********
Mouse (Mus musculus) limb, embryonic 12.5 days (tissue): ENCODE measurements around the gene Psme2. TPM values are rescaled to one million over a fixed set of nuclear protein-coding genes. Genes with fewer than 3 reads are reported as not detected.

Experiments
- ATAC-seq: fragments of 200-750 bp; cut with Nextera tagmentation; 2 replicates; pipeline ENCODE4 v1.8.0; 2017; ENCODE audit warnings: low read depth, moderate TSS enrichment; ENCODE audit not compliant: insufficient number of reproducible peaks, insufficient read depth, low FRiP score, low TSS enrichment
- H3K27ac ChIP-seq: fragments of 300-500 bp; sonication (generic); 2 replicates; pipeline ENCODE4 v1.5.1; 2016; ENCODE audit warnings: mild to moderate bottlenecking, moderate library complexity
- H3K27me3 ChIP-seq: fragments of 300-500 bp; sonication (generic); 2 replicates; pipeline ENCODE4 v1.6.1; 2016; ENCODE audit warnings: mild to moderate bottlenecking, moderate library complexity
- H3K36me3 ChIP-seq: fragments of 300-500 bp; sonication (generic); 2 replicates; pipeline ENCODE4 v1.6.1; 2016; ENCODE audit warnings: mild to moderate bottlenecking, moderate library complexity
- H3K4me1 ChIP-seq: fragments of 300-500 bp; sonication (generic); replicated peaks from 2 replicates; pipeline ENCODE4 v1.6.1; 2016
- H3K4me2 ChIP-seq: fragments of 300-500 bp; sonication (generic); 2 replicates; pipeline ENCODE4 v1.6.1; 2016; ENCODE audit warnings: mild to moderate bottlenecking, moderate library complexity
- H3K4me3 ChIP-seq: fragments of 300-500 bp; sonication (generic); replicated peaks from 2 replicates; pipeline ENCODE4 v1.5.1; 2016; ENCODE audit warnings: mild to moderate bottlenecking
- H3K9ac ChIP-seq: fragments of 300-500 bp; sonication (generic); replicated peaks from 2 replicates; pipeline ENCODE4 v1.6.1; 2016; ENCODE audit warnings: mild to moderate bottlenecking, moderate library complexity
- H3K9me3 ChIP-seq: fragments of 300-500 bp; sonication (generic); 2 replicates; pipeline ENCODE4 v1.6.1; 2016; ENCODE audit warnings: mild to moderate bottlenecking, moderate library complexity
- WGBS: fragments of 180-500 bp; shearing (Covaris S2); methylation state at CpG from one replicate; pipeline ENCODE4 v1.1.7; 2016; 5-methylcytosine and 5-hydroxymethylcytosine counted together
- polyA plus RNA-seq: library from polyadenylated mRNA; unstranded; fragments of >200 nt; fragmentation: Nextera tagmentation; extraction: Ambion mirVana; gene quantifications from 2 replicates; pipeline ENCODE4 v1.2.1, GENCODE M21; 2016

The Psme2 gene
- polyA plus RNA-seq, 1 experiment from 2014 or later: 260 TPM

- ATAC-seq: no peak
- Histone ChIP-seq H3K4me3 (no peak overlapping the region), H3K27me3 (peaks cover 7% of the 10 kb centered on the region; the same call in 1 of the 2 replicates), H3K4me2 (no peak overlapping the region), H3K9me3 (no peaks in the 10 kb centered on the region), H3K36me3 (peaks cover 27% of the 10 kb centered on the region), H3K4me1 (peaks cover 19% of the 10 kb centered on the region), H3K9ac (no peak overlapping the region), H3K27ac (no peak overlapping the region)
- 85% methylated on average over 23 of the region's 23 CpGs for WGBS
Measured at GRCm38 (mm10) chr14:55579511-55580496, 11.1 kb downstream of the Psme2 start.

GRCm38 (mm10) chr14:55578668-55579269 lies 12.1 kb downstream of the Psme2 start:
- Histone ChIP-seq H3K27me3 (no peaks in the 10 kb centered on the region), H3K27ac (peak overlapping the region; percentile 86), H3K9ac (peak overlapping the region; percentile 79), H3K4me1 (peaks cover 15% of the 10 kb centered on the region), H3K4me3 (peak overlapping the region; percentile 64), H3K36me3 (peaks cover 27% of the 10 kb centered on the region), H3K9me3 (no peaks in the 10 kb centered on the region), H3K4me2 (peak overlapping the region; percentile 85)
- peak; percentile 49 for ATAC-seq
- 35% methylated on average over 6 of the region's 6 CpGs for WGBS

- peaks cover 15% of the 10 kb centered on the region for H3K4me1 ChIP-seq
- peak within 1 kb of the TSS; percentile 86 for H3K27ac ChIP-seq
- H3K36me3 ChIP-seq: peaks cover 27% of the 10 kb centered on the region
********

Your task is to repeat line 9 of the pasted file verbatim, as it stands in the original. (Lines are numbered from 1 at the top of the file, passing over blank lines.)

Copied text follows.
- H3K4me3 ChIP-seq: fragments of 300-500 bp; sonication (generic); replicated peaks from 2 replicates; pipeline ENCODE4 v1.5.1; 2016; ENCODE audit warnings: mild to moderate bottlenecking